This then is the attitude Hashem expected the Jewish people to adopt. However, they didn't display total sensitivity to the subject, and Achan's act slipped through the cracks. Radak explains (ad loc) that the Jewish nation failed to organize a security system to ensure that no violation would occur. Now that it happened, the entire nation was faulted for their laxity in the matter. Their atonement for their part in this act was to recognize the full ramifications of Achan's offense. Hashem expected the people to view this isolated act through a clear Torah perspective and to understand the total picture. Achan's willingness to ignore the severe consequences of his action reflected major inner faults. He certainly realized the pending retribution to the entire nation but was apparently not concerned about it. Evidently, he didn't cherish Hashem's close relationship with him or with the rest of the people, and was, on some level, willing to jeopardize it. His violation meant, in essence, the denial of his circumcision that represents Hashem's inseparable relationship with His people.
However, Achan's atrocity extended much further than that. Hashem responded to Achan's act and informed His people, "I will not continue being together with you!" Hashem announced that Achan's offense "forces" Him to sever His relationship with His people. In this vein, Achan's act is truly comparable to the interference in a perfect marital relationship. The Jewish people entered the land with Hashem's open display of miracles on their behalf. The Jordan split and the walls of Yericho came crashing down, clearly displaying to all Canaanites Hashem's appreciation for His people. But moments later Hashem deserted them and displayed serious disturbance over their actions. In addition to his breach of contract, Achan's act portrayed the Jewish people as disloyal and ungrateful. Is this the way to treat Hashem's possessions after His recent display of affection towards you?!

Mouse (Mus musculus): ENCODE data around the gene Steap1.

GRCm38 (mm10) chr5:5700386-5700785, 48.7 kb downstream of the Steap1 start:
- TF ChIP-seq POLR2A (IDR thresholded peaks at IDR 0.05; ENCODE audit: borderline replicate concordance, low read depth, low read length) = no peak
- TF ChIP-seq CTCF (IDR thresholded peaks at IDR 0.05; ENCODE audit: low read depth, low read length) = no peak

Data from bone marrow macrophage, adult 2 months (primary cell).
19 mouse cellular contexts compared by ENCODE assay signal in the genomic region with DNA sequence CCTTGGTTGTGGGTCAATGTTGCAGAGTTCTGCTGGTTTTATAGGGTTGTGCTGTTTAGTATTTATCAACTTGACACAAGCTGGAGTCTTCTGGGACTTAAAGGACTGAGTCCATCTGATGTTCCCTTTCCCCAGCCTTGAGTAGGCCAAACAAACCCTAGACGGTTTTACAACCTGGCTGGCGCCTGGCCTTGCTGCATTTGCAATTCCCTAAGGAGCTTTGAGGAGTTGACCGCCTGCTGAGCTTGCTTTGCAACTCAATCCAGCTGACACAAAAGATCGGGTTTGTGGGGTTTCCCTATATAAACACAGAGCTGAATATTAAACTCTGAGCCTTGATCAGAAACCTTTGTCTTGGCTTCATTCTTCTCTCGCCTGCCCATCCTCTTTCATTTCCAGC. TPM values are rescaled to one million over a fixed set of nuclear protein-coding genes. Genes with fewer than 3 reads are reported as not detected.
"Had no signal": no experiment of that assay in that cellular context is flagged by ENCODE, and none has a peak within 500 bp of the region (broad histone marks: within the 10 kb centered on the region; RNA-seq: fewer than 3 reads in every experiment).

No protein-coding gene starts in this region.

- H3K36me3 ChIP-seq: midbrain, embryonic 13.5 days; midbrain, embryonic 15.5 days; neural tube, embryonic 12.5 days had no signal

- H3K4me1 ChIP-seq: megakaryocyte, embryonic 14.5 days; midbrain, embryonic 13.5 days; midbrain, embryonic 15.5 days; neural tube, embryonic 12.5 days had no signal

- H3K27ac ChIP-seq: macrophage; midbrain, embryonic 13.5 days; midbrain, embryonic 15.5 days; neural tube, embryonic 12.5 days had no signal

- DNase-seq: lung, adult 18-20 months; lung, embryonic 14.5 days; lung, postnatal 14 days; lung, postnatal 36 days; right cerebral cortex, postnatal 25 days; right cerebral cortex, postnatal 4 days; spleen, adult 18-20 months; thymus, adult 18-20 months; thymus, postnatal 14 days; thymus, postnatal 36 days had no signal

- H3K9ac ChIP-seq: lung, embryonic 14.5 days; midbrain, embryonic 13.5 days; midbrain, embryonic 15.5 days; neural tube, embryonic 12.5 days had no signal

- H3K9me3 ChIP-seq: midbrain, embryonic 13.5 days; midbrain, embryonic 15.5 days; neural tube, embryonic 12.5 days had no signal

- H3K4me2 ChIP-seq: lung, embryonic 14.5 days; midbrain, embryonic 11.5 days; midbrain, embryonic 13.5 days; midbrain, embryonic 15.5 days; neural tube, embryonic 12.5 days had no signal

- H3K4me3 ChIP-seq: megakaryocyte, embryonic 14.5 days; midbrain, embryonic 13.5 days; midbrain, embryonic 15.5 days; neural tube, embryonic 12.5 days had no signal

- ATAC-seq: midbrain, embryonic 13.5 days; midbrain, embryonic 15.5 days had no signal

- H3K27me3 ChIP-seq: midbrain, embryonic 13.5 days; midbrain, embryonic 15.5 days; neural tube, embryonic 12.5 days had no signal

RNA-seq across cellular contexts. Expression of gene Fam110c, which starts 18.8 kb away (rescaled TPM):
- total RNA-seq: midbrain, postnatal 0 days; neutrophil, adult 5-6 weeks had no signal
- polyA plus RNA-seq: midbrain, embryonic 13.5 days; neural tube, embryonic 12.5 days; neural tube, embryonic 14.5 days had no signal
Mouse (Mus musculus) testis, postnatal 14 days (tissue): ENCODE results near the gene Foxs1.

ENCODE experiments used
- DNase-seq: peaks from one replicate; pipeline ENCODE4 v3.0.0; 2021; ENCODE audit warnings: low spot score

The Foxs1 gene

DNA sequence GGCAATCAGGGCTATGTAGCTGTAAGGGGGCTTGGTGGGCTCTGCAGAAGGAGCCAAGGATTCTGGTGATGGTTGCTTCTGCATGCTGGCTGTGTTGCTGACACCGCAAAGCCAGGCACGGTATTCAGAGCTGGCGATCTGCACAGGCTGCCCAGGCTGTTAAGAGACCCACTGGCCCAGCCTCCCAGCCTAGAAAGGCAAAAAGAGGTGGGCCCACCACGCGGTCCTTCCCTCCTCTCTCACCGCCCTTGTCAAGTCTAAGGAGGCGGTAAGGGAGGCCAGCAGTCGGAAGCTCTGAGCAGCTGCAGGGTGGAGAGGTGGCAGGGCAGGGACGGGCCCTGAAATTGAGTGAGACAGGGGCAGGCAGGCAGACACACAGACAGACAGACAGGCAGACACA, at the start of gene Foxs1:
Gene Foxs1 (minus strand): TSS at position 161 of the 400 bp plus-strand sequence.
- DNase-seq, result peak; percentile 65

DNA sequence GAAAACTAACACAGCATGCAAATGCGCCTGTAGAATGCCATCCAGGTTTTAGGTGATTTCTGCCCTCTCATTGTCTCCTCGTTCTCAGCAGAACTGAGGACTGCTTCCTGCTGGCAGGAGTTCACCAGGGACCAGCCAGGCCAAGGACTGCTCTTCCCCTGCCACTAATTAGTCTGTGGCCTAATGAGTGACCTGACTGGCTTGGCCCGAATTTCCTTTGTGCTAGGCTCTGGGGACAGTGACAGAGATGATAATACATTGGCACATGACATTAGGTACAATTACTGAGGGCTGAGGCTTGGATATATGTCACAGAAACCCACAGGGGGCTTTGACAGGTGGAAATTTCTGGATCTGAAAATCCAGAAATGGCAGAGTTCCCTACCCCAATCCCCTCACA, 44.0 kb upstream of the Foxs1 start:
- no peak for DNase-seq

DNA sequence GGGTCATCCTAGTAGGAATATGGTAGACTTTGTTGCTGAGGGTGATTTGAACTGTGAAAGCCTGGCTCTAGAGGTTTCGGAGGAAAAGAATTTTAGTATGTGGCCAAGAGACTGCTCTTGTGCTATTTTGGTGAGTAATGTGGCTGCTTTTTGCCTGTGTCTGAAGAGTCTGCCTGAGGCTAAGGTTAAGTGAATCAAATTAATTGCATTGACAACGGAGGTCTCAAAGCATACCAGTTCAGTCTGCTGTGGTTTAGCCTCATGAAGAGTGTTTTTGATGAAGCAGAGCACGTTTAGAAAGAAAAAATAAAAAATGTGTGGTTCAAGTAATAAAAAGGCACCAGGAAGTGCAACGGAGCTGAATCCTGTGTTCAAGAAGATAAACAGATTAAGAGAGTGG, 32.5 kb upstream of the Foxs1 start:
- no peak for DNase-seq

We now understand the hidden meaning of the adulterous status given to Achan's act. Rashi sheds light on our Sages' words and explains that aside from the severe sin of forbidden relations, one commits two additional offenses when involved with a betrothed maiden. He destroys her relationship with her husband and brings untold shame to the household to which she identifies until her marriage is consummated. Achan, in practice and/or in theory, was guilty of all of the above. He partook of that which didn't belong to him, jeopardized and temporarily destroyed Hashem's relationship with His people and brought them untold shame for allowing this atrocity to occur.
Hashem instructed the Jewish people to cleanse themselves from their indifferent attitude towards the violation of the ban and its related connotations. They were commanded to view Achan as a criminal of the highest degree rather than a simple thief. The Torah gives specific direction regarding an adulterer and states, "And destroy the evil fromyour midst!" (D'varim 22:25). This, then, became the Jewish people's responsibility: to remove the adulterer from their midst. For this reason they were informed of the severity of Achan's offense in practice and/or in principle. After this introduction they would seriously concentrate on these issues. And, when stoning Achan with the above in mind, they would truly rid themselves of any Achan's influence in all of its spheres.